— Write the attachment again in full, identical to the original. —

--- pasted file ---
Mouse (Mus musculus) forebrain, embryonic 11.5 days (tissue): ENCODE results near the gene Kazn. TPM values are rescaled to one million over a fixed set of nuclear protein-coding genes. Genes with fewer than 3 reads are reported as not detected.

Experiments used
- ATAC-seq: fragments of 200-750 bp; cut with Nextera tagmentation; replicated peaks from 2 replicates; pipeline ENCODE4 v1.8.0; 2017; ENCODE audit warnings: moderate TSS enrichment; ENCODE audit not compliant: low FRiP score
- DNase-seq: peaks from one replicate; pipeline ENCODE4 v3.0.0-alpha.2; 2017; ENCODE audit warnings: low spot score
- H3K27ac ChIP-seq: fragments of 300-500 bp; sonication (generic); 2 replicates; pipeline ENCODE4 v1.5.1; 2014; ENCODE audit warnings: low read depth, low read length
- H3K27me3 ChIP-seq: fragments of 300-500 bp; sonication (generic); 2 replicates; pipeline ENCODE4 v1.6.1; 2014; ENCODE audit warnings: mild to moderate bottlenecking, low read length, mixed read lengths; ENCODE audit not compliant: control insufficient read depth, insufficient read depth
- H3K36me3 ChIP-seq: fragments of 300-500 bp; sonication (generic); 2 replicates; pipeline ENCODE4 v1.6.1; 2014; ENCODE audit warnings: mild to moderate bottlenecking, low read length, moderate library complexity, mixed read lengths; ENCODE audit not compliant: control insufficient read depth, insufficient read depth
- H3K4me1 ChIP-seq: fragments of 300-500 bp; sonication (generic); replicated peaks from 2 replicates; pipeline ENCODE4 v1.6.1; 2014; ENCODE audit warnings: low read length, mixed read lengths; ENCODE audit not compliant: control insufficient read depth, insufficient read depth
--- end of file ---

Mouse (Mus musculus) forebrain, embryonic 11.5 days (tissue): ENCODE results near the gene Kazn. TPM values are rescaled to one million over a fixed set of nuclear protein-coding genes. Genes with fewer than 3 reads are reported as not detected.

Experiments used
- ATAC-seq: fragments of 200-750 bp; cut with Nextera tagmentation; replicated peaks from 2 replicates; pipeline ENCODE4 v1.8.0; 2017; ENCODE audit warnings: moderate TSS enrichment; ENCODE audit not compliant: low FRiP score
- DNase-seq: peaks from one replicate; pipeline ENCODE4 v3.0.0-alpha.2; 2017; ENCODE audit warnings: low spot score
- H3K27ac ChIP-seq: fragments of 300-500 bp; sonication (generic); 2 replicates; pipeline ENCODE4 v1.5.1; 2014; ENCODE audit warnings: low read depth, low read length
- H3K27me3 ChIP-seq: fragments of 300-500 bp; sonication (generic); 2 replicates; pipeline ENCODE4 v1.6.1; 2014; ENCODE audit warnings: mild to moderate bottlenecking, low read length, mixed read lengths; ENCODE audit not compliant: control insufficient read depth, insufficient read depth
- H3K36me3 ChIP-seq: fragments of 300-500 bp; sonication (generic); 2 replicates; pipeline ENCODE4 v1.6.1; 2014; ENCODE audit warnings: mild to moderate bottlenecking, low read length, moderate library complexity, mixed read lengths; ENCODE audit not compliant: control insufficient read depth, insufficient read depth
- H3K4me1 ChIP-seq: fragments of 300-500 bp; sonication (generic); replicated peaks from 2 replicates; pipeline ENCODE4 v1.6.1; 2014; ENCODE audit warnings: low read length, mixed read lengths; ENCODE audit not compliant: control insufficient read depth, insufficient read depth